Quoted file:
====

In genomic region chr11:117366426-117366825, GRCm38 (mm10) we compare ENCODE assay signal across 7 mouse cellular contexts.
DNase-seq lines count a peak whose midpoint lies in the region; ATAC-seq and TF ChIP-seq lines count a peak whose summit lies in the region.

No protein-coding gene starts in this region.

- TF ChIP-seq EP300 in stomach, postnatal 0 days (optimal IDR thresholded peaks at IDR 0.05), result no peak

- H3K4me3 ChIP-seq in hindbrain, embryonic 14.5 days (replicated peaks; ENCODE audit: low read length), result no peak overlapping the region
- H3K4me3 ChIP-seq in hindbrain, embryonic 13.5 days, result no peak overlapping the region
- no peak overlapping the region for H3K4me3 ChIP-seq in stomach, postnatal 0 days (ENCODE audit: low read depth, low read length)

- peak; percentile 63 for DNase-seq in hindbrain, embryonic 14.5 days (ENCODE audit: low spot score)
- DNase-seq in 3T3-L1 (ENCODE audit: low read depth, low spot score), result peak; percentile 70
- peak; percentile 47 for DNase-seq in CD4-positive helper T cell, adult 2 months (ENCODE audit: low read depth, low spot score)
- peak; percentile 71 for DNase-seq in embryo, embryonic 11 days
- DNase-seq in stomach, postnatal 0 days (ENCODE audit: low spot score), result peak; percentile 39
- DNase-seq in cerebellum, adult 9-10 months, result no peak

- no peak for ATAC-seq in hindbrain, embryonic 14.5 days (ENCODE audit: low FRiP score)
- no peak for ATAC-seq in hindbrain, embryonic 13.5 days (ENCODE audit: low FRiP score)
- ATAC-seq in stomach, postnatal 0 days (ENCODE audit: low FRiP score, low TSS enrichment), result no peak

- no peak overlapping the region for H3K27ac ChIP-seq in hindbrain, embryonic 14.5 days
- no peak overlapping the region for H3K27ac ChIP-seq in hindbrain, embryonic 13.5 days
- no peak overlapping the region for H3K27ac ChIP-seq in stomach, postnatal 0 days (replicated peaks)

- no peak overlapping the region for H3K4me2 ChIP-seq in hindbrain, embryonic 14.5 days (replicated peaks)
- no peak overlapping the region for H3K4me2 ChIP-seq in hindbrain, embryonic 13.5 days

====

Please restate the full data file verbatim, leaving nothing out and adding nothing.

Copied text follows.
In genomic region chr11:117366426-117366825, GRCm38 (mm10) we compare ENCODE assay signal across 7 mouse cellular contexts.
DNase-seq lines count a peak whose midpoint lies in the region; ATAC-seq and TF ChIP-seq lines count a peak whose summit lies in the region.

No protein-coding gene starts in this region.

- TF ChIP-seq EP300 in stomach, postnatal 0 days (optimal IDR thresholded peaks at IDR 0.05), result no peak

- H3K4me3 ChIP-seq in hindbrain, embryonic 14.5 days (replicated peaks; ENCODE audit: low read length), result no peak overlapping the region
- H3K4me3 ChIP-seq in hindbrain, embryonic 13.5 days, result no peak overlapping the region
- no peak overlapping the region for H3K4me3 ChIP-seq in stomach, postnatal 0 days (ENCODE audit: low read depth, low read length)

- peak; percentile 63 for DNase-seq in hindbrain, embryonic 14.5 days (ENCODE audit: low spot score)
- DNase-seq in 3T3-L1 (ENCODE audit: low read depth, low spot score), result peak; percentile 70
- peak; percentile 47 for DNase-seq in CD4-positive helper T cell, adult 2 months (ENCODE audit: low read depth, low spot score)
- peak; percentile 71 for DNase-seq in embryo, embryonic 11 days
- DNase-seq in stomach, postnatal 0 days (ENCODE audit: low spot score), result peak; percentile 39
- DNase-seq in cerebellum, adult 9-10 months, result no peak

- no peak for ATAC-seq in hindbrain, embryonic 14.5 days (ENCODE audit: low FRiP score)
- no peak for ATAC-seq in hindbrain, embryonic 13.5 days (ENCODE audit: low FRiP score)
- ATAC-seq in stomach, postnatal 0 days (ENCODE audit: low FRiP score, low TSS enrichment), result no peak

- no peak overlapping the region for H3K27ac ChIP-seq in hindbrain, embryonic 14.5 days
- no peak overlapping the region for H3K27ac ChIP-seq in hindbrain, embryonic 13.5 days
- no peak overlapping the region for H3K27ac ChIP-seq in stomach, postnatal 0 days (replicated peaks)

- no peak overlapping the region for H3K4me2 ChIP-seq in hindbrain, embryonic 14.5 days (replicated peaks)
- no peak overlapping the region for H3K4me2 ChIP-seq in hindbrain, embryonic 13.5 days